“Drive My Car” tenderly traverses art and life on the steadiness of the road

Ryûsuke Hamaguchi’s highly lauded and multifaceted epic drama has its Madison premiere at UW Cinematheque on January 28.

Ryûsuke Hamaguchi’s highly lauded and multifaceted epic drama has its Madison premiere at UW Cinematheque on January 28.

Header Image: After an untimely revelation, uniformly dressed theater director Yūsuke Kafuku (Hidetoshi Nishijima) glances at his driver Misaki Watari (Tōko Miura), who returns his gaze in her plainclothes and cap. Kafuku’s carefully maintained cherry red Saab 900 Turbo convertible separates them.

Editor’s Note: Read more about “Drive My Car” this week in our interview with composer Eiko Ishibashi, who scored the film.


The works of author Haruki Murakami have encompassed the sphere of world cinema in recent years, but in only terms of loose pages—those of Barn Burning that were used as the template for Lee Chang-dong’s searing mystery, Burning (2018), and now Ryûsuke Hamaguchi’s transformative drama, Drive My Car (2021), borrowed from a short story of the same name in Murakami’s 2014 compilation Men Without Women. The release of Drive My Car and the preceding three-part anthology feature, Wheel Of Fortune And Fantasy, made 2021 Hamaguchi’s most publicly praised and prolific year to date. With Drive My Car, he and co-writer Takamasa Oe use Murakami’s dramatic ideas in the abstract to explore narrative nuances that can only be assembled in the scope of a slow-burning epic.

While Lee’s Burning perpetually drifts towards absence and ambiguity, Hamaguchi’s turn in Drive My Car persistently focuses on presence and riveting revelations over the course of nearly three hours. UW Cinematheque will be presenting the film uninterrupted for its local premiere at 4070 Vilas Hall on Friday, January 28, at 7 p.m., as part of its recurring Premiere Showcase series. For those who may be along for the ride, Drive My Car is a linear, absorbing contemplation on the artistic intersections and theatrical reproductions in cinema—from French auteurs like Louis Malle, Jacques Rivette, and Olivier Assayas, to American indie pioneer John Cassavetes and grandfather of modern art cinema, Ingmar Bergman.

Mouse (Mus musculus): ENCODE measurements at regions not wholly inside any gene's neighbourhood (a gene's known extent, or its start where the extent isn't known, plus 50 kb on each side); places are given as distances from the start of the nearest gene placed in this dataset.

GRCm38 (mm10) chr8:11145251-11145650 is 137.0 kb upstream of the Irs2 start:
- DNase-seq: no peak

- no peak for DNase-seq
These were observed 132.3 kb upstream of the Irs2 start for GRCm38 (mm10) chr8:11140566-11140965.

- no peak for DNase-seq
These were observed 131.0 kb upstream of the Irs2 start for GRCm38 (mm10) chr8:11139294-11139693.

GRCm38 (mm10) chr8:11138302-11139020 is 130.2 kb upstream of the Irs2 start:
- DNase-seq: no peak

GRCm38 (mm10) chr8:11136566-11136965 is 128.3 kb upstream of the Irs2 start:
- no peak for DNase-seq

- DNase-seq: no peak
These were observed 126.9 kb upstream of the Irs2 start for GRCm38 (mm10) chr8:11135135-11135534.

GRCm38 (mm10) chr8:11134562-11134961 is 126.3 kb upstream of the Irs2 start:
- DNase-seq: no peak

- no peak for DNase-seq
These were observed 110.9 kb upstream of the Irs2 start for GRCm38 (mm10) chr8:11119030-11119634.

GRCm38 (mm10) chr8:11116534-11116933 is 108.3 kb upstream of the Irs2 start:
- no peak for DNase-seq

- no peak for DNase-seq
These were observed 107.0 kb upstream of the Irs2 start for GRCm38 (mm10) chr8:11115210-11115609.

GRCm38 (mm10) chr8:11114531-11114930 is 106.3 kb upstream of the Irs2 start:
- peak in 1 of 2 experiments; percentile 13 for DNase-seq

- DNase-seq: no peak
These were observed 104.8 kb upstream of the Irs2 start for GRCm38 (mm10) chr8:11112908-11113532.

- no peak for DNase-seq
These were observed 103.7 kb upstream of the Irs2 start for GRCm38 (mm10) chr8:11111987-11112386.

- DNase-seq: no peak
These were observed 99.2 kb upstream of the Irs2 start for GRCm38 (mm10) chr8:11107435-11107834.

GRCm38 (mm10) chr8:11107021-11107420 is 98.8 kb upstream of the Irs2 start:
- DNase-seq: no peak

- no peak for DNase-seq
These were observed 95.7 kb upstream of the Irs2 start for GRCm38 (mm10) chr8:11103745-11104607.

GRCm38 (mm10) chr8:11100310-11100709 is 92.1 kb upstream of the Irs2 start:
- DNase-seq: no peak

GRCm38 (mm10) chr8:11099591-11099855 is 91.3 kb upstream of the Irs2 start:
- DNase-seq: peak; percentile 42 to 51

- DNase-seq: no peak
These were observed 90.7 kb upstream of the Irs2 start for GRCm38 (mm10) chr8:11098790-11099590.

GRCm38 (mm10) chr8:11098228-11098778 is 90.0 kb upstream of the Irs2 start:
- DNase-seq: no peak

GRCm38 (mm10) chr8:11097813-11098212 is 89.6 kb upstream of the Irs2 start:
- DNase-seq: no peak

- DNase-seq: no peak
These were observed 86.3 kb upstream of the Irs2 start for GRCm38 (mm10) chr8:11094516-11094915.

Hamaguchi and Oe retain the framework of Murakami’s story, but ultimately rebuild most everything beyond its premise about widowed middle-aged actor and theater director Yūsuke Kafuku, who is unwillingly chauffeured around by a younger woman, Misaki Watari. On the surface, Drive My Car charts a man’s literal and symbolic journey toward self-acceptance. But the two co-screenwriters forge infinitely more texture and inclusivity in every relationship throughout this adaptation. It’s even apparent between Yūsuke (Hidetoshi Nishijima) and his beloved cherry red Saab 900 Turbo convertible. The car doubles as a rehearsal space, pristinely preserved despite nearly two decades of lengthy commutes. In its hushed confines, he trades lines with a cassette tape that has immortalized the voice of his screenwriter wife Oto (Reika Kirishima).

The film’s 40-minute prologue essentially resembles a television pilot with Hamaguchi establishing this couple of creatives in their mid-40s. Yūsuke is perhaps in the midst of a falling-out with Oto, or so it would seem when he walks in on Oto with another lover in the first 15 minutes. However, the Kafukus’ relationship is apparently an open one that serves as a titillating method for spinning stories “from the edge of orgasm” (as Yūsuke puts it.) When Oto suffers a cerebral hemorrhage and dies, their curious partnership is broken, leaving Yūsuke to his artistic pursuits on the stage without her.